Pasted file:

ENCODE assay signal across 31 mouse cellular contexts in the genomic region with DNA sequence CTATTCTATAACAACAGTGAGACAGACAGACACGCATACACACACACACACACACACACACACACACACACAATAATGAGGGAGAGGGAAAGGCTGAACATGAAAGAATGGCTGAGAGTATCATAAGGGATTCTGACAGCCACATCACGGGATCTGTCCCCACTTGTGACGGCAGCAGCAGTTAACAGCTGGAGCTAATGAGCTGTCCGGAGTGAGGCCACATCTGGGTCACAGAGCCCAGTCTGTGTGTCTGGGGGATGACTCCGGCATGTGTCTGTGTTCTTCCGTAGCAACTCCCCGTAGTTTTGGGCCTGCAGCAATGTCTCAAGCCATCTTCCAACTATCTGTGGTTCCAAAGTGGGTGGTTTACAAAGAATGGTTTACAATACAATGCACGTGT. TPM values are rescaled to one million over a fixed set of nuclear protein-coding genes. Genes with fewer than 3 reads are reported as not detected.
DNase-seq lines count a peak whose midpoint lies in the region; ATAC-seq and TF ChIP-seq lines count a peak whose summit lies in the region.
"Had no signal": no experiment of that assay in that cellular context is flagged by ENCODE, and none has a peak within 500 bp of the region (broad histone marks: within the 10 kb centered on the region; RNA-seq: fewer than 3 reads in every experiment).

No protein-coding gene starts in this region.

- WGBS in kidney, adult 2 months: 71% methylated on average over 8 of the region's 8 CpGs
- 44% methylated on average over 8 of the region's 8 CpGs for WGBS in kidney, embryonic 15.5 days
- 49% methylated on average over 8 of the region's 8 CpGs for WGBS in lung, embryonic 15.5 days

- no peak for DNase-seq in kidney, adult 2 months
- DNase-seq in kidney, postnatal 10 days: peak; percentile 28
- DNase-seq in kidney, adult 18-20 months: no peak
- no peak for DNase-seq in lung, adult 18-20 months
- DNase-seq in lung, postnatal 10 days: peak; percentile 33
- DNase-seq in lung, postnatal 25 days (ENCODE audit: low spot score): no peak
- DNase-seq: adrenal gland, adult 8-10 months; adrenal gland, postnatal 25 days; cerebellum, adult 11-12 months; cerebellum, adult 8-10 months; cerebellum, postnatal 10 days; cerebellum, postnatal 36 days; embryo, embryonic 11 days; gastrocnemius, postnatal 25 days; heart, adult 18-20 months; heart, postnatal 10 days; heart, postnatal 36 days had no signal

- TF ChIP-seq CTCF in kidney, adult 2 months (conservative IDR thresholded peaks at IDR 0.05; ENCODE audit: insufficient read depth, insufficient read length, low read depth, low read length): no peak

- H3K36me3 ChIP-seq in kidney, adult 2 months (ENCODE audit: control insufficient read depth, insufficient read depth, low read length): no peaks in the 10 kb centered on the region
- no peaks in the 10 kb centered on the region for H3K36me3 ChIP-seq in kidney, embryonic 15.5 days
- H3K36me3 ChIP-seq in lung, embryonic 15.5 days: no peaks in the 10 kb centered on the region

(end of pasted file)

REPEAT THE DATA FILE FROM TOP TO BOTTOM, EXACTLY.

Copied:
ENCODE assay signal across 31 mouse cellular contexts in the genomic region with DNA sequence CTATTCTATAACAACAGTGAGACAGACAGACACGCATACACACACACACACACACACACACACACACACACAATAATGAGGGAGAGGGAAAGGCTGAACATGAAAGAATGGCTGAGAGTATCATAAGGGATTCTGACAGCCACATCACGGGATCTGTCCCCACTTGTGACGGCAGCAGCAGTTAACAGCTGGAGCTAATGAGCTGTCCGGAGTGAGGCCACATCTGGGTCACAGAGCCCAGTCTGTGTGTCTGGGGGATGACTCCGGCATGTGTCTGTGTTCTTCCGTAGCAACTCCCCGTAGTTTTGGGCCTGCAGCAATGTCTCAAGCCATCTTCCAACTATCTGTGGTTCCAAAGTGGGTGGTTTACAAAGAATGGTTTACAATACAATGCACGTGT. TPM values are rescaled to one million over a fixed set of nuclear protein-coding genes. Genes with fewer than 3 reads are reported as not detected.
DNase-seq lines count a peak whose midpoint lies in the region; ATAC-seq and TF ChIP-seq lines count a peak whose summit lies in the region.
"Had no signal": no experiment of that assay in that cellular context is flagged by ENCODE, and none has a peak within 500 bp of the region (broad histone marks: within the 10 kb centered on the region; RNA-seq: fewer than 3 reads in every experiment).

No protein-coding gene starts in this region.

- WGBS in kidney, adult 2 months: 71% methylated on average over 8 of the region's 8 CpGs
- 44% methylated on average over 8 of the region's 8 CpGs for WGBS in kidney, embryonic 15.5 days
- 49% methylated on average over 8 of the region's 8 CpGs for WGBS in lung, embryonic 15.5 days

- no peak for DNase-seq in kidney, adult 2 months
- DNase-seq in kidney, postnatal 10 days: peak; percentile 28
- DNase-seq in kidney, adult 18-20 months: no peak
- no peak for DNase-seq in lung, adult 18-20 months
- DNase-seq in lung, postnatal 10 days: peak; percentile 33
- DNase-seq in lung, postnatal 25 days (ENCODE audit: low spot score): no peak
- DNase-seq: adrenal gland, adult 8-10 months; adrenal gland, postnatal 25 days; cerebellum, adult 11-12 months; cerebellum, adult 8-10 months; cerebellum, postnatal 10 days; cerebellum, postnatal 36 days; embryo, embryonic 11 days; gastrocnemius, postnatal 25 days; heart, adult 18-20 months; heart, postnatal 10 days; heart, postnatal 36 days had no signal

- TF ChIP-seq CTCF in kidney, adult 2 months (conservative IDR thresholded peaks at IDR 0.05; ENCODE audit: insufficient read depth, insufficient read length, low read depth, low read length): no peak

- H3K36me3 ChIP-seq in kidney, adult 2 months (ENCODE audit: control insufficient read depth, insufficient read depth, low read length): no peaks in the 10 kb centered on the region
- no peaks in the 10 kb centered on the region for H3K36me3 ChIP-seq in kidney, embryonic 15.5 days
- H3K36me3 ChIP-seq in lung, embryonic 15.5 days: no peaks in the 10 kb centered on the region